Allrecipes.com - from small recipes to bulk!

A few things that would be good to understand about recipes:

I personally don’t buy any recipe books unless it is a very unique one. Most recipe/cookbooks are given to me as gifts. Today’s world has just about any recipe or technique at your finger tips thru the internet. I usually buy magazine, technique, how-to, and/or culinary text/educational books.

I have learned many ways of cooking or preparing food just by working with or beside others. Most of my recipes are in my head. and I modify them to the available manpower, ingredients, storage, cooking times, and proper handling that is available. From there I can tweak them and create different tastes, textures, colors, flavors and combinations. I can however produce them (recipes) in bulk format to be written down for others in the galley.

Usually we (I) make it a practice (in the Galley) to not take anyones recipes for several reasons, but here are a few I can think of right now.

  • Usually smaller recipes are not translated well for larger groups of people.

  • Multiplying does NOT always work when using smaller recipes.

  • Lack of or different ingredients.

  • And, no matter how hard we try, its probably not going to taste like you remember it.


General suggestions -however- do help. Because they stimulate the ‘how to’ process of what exactly we may be able to cook with what we have…and if its feasible for time and preparation.

Below is a widget that display some recipes from allrecipes.com . I chose this for those of you who would like to see some good and ever expanding recipe collections that even I use in the kitchen. Allrecipes.com is not the fancy Michelin 3 star or NYC 4 star rated restaurant food (although I would say some of their recipes probably taste better)…BUT everyday ‘Good Stuff’!

In addition to that allrecipes.com tells how many star rating it is out of 5 stars, and it tells you how many people voted on it. For example I want the simplest, best tasting, pumpkin pie recipe there is on the site. One recipe has 5 stars but only 2 people voted on it, so I go to the next one that has 4.5 stars but 67 people say it was good. I would pick that one. Then to take it a step further, if 3 recipes had about the same rating and people voting…then I would pick the one with the least and easiest ingredients to get and the simplest instructions to put the dish together.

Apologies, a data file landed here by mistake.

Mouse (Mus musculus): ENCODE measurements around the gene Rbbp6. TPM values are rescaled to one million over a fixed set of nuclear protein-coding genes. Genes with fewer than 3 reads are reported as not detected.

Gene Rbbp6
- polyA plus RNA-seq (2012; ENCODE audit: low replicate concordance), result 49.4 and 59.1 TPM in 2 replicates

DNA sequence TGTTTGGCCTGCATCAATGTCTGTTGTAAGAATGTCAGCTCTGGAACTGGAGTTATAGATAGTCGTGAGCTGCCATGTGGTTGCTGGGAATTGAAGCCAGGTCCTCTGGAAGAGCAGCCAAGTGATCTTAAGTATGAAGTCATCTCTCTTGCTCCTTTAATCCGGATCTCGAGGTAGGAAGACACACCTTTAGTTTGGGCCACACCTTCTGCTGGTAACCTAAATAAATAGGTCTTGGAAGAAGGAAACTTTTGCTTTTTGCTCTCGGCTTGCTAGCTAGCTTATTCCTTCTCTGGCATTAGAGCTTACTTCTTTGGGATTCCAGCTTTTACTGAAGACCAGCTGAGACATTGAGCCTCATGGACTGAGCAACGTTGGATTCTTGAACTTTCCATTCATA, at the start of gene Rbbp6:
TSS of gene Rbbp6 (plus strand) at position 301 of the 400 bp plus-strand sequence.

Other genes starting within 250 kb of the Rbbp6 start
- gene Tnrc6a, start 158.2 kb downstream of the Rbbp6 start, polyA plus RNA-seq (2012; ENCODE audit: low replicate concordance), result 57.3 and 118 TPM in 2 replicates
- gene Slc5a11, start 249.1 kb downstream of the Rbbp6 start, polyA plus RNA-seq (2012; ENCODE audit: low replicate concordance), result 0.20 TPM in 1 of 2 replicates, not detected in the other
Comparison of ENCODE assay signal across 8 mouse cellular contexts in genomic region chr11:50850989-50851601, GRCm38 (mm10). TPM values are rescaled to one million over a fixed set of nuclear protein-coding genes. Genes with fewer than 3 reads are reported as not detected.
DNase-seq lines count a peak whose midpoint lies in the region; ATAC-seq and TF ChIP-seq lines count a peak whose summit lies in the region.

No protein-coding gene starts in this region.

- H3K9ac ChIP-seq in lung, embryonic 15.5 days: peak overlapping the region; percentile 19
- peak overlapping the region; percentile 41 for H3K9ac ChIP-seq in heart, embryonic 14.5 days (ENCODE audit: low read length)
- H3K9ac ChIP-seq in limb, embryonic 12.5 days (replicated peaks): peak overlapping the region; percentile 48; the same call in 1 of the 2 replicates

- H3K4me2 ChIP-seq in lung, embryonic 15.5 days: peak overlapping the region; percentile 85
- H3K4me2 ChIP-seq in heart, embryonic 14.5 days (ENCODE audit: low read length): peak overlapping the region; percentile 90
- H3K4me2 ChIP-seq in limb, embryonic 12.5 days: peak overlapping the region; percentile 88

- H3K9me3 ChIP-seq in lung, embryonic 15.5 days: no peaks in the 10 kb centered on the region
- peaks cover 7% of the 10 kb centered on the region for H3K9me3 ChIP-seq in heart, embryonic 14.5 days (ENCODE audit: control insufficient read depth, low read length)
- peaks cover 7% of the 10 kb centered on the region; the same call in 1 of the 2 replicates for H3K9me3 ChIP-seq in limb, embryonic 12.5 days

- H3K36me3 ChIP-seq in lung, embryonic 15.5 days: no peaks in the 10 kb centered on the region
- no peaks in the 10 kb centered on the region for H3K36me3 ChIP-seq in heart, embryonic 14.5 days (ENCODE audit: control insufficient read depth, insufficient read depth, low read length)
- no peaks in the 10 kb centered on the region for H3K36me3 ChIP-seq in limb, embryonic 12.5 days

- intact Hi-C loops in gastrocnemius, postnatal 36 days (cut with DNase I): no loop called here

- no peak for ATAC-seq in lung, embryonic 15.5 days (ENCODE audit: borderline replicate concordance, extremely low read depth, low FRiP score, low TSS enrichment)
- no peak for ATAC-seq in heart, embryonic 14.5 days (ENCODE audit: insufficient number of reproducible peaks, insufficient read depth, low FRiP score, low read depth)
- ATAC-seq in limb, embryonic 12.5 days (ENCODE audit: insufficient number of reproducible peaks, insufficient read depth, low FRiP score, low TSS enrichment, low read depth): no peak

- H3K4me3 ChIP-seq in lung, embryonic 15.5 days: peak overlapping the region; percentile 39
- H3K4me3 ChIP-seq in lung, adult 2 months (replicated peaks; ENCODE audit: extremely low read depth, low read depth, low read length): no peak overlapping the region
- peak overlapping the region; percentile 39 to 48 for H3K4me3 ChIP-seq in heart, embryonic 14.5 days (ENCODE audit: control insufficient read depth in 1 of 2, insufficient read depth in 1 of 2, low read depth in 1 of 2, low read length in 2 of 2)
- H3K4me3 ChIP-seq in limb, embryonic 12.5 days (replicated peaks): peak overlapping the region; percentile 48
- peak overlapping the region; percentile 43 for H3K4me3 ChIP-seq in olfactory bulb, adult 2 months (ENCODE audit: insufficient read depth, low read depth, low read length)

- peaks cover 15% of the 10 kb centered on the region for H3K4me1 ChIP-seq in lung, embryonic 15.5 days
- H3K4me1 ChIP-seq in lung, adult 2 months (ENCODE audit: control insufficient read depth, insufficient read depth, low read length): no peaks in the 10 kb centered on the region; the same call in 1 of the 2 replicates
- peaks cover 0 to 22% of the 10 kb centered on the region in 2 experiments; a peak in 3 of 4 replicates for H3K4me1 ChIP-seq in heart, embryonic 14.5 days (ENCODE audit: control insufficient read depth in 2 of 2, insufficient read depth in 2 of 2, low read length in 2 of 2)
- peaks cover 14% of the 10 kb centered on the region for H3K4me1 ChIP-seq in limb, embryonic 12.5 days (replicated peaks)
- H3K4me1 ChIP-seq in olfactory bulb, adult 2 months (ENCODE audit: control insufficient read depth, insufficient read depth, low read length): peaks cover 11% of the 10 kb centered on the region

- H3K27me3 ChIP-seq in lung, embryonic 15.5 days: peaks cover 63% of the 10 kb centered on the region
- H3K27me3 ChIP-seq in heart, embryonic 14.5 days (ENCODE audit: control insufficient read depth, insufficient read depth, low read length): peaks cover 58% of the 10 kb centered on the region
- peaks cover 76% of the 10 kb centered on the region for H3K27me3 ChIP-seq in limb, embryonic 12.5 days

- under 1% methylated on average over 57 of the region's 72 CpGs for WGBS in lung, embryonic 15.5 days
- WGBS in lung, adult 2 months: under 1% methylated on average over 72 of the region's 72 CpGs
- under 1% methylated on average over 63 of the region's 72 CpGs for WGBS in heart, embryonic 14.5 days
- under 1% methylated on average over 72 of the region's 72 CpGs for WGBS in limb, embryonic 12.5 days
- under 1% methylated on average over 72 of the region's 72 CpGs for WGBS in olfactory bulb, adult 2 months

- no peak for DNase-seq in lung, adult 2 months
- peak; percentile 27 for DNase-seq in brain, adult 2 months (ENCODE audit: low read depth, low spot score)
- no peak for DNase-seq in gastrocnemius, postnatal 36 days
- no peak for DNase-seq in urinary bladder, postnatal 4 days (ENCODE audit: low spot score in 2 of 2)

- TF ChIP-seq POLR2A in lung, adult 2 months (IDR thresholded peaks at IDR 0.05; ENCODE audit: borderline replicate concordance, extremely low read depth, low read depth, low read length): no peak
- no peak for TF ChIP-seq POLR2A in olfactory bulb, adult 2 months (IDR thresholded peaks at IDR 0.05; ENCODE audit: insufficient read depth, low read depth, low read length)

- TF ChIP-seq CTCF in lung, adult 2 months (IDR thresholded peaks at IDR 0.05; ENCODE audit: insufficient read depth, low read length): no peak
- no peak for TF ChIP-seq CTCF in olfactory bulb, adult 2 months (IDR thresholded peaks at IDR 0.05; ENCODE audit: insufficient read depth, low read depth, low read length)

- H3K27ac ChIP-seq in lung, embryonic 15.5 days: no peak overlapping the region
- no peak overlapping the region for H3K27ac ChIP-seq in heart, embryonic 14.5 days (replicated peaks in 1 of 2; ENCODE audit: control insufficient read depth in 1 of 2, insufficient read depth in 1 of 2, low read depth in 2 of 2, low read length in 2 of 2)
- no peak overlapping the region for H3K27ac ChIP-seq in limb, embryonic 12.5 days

Also, allrecipes.com has user reviews for the recipes so even though you see a 5 star recipe voted by 200 people they may still tell you it was a little bland and to add some hot sauce. So then if you have time, you see if it was an overall consensus that it was bland and then adjust accordingly.

If that wasn’t enough, allrecipes.com has a US and Metric scaling and conversion calculator for making those small recipes feed hundreds of people. So simple, so easy…But yes, you still need to know how to cook.

If you really want to take it a little deeper, Cooks Illustrated (.com) is like the online consumer report magazine for cooks but that will cost you a yearly subscription for access to their site and there is so much more than the magazine at your fingertips.


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